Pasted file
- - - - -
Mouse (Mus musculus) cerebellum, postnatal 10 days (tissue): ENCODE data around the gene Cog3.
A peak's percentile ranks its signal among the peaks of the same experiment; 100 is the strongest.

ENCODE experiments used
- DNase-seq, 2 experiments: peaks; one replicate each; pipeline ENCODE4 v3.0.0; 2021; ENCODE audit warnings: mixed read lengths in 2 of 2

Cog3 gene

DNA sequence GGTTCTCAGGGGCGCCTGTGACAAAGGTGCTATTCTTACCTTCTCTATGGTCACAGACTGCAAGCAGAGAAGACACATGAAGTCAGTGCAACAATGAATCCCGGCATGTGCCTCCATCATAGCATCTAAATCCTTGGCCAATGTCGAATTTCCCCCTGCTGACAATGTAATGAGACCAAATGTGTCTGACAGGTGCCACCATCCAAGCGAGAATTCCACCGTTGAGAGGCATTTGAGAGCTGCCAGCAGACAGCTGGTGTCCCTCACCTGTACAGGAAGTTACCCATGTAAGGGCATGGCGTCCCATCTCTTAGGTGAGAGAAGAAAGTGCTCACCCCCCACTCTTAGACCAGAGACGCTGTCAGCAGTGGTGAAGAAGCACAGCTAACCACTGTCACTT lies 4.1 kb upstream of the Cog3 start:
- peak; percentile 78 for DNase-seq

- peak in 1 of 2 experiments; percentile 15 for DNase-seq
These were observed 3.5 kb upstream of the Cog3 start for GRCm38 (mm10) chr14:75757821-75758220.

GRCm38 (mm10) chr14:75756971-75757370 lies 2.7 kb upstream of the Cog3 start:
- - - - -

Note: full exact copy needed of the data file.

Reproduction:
Mouse (Mus musculus) cerebellum, postnatal 10 days (tissue): ENCODE data around the gene Cog3.
A peak's percentile ranks its signal among the peaks of the same experiment; 100 is the strongest.

ENCODE experiments used
- DNase-seq, 2 experiments: peaks; one replicate each; pipeline ENCODE4 v3.0.0; 2021; ENCODE audit warnings: mixed read lengths in 2 of 2

Cog3 gene

DNA sequence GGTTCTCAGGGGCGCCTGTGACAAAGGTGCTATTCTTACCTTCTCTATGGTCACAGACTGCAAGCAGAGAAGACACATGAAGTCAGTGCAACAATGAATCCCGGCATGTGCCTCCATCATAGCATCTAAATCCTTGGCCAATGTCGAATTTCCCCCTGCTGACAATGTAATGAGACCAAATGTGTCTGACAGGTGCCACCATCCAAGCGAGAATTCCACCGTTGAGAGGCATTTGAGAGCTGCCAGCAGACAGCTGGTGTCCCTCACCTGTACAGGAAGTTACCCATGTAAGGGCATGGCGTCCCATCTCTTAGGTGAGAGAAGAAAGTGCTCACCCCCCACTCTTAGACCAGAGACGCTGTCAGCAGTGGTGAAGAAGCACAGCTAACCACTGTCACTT lies 4.1 kb upstream of the Cog3 start:
- peak; percentile 78 for DNase-seq

- peak in 1 of 2 experiments; percentile 15 for DNase-seq
These were observed 3.5 kb upstream of the Cog3 start for GRCm38 (mm10) chr14:75757821-75758220.

GRCm38 (mm10) chr14:75756971-75757370 lies 2.7 kb upstream of the Cog3 start: